Those who were lucky enough to survive the terrible Grenfell Tower fire lost their homes and possessions overnight, leaving them stranded on the streets of London. Londoners donated food and clothing in their droves to the cause, and when Hands on London asked for help distributing the items to the Grenfell families, Sense responded, with me and my colleague Sophie Binskin-Barnes volunteering.
Although delighted by everyone’s generosity, the charity faced a problem. People had been asked to drop off donations at specified tube stations, but their dispersed nature made it difficult to know what was available and where it was located. This was delaying getting the items – some of which were perishable – to those in need, and a call went out for volunteers to help centralise donations.
I was based at Ladbroke Grove and Westbourne Park stations on a Saturday, where, along with other volunteers, I moved the items into waiting vans. They were then transported to a central storage location in Chiswick where Sophie was stationed ready to unload the vans. From there, the donations were shared with the families.
It was a great experience and I particularly loved meeting my fellow volunteers, who were from such a wide variety of backgrounds. Londoners are renowned from being quite stand off-ish, yet here we all were giving up our weekend to help the Grenfell Tower victims.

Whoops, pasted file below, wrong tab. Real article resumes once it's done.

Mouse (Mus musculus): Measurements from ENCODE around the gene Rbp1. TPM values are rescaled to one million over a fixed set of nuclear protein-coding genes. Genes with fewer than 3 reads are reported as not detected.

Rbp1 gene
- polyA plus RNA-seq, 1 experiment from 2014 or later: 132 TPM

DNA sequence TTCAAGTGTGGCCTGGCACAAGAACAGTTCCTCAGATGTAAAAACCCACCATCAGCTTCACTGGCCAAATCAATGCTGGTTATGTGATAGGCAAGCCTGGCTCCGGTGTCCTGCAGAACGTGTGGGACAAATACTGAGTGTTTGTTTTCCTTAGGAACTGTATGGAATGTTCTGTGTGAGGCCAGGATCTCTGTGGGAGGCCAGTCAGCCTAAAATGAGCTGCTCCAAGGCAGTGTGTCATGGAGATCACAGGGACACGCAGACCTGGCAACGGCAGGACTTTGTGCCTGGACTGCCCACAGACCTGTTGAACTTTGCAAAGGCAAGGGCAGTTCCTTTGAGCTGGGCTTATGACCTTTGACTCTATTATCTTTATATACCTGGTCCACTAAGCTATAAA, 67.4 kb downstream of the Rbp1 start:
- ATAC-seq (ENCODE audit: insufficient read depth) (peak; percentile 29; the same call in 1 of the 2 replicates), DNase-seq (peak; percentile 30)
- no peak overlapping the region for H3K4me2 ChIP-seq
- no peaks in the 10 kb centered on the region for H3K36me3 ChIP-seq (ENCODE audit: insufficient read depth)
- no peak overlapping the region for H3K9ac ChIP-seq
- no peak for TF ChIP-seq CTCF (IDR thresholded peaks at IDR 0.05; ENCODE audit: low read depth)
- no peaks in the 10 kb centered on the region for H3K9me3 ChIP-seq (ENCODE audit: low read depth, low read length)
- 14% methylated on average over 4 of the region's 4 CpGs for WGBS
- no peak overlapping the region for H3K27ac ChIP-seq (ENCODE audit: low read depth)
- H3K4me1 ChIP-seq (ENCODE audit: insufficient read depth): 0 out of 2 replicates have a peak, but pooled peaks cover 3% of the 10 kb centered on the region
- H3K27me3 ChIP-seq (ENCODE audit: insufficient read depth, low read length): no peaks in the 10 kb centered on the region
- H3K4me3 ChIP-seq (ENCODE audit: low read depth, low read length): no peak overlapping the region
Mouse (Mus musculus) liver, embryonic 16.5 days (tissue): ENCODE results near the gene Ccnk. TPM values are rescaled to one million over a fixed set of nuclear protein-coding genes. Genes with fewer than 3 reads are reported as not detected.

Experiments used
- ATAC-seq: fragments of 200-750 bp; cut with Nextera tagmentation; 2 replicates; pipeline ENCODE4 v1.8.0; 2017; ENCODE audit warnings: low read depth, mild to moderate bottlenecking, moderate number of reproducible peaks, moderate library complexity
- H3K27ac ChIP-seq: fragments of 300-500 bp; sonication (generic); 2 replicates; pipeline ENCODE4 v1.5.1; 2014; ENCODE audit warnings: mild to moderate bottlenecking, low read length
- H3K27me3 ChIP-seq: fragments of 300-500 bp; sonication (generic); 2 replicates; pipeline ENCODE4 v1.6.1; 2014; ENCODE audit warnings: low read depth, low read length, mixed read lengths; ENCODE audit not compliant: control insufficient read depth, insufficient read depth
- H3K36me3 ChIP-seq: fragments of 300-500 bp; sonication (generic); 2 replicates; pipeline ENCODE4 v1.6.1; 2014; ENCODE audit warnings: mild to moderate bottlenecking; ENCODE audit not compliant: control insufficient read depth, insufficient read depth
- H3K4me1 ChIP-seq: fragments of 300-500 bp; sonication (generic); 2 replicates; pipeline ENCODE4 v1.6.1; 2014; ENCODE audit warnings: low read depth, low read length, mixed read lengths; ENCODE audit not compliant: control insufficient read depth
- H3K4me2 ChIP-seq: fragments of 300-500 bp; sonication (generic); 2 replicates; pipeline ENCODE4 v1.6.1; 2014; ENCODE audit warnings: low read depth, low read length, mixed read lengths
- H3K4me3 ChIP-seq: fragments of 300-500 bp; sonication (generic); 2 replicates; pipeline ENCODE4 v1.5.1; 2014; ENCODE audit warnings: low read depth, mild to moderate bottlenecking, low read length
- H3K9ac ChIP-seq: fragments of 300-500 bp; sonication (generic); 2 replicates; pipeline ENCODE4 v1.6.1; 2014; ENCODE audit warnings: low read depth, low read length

It really opened my eyes to the level of work that goes on in volunteering. I knew people were making donations to distribution centres, but I hadn’t thought for one minute about the logistics involved in moving them and making sure they reached the people who needed them the most.
It brought home to me the fact that charities don’t just need donations of money and useful items, they also need people’s precious time. Often we’re reluctant to give that up, but actually I found that it can be so rewarding when you do.
If it wasn’t for Sense launching a volunteer initiative, I may never have found out just how good it feels to donate your free time to help people in need. In fact, I loved it so much I’m returning this Friday 29th September to help load the final lorries with the last of the donations. These experiences have inspired me to do more for others more often. Recently I gave seven inches of my hair to the Little Princes Trust. Hair styling brand GHD were offering free haircuts to anyone who wanted to donate their hair so that it could be used to make wigs for young people suffering from cancer. I hadn’t even heard of the charity before GHD began raising awareness of what they did.
Initiatives like this by Sense and GHD show the power that businesses and brands holds in their hands to do good and give their employees a highly rewarding experience they will never forget – if only more would follow suit.
Phoebe Le Saint is Senior Account Executive at real world marketing agency Sense.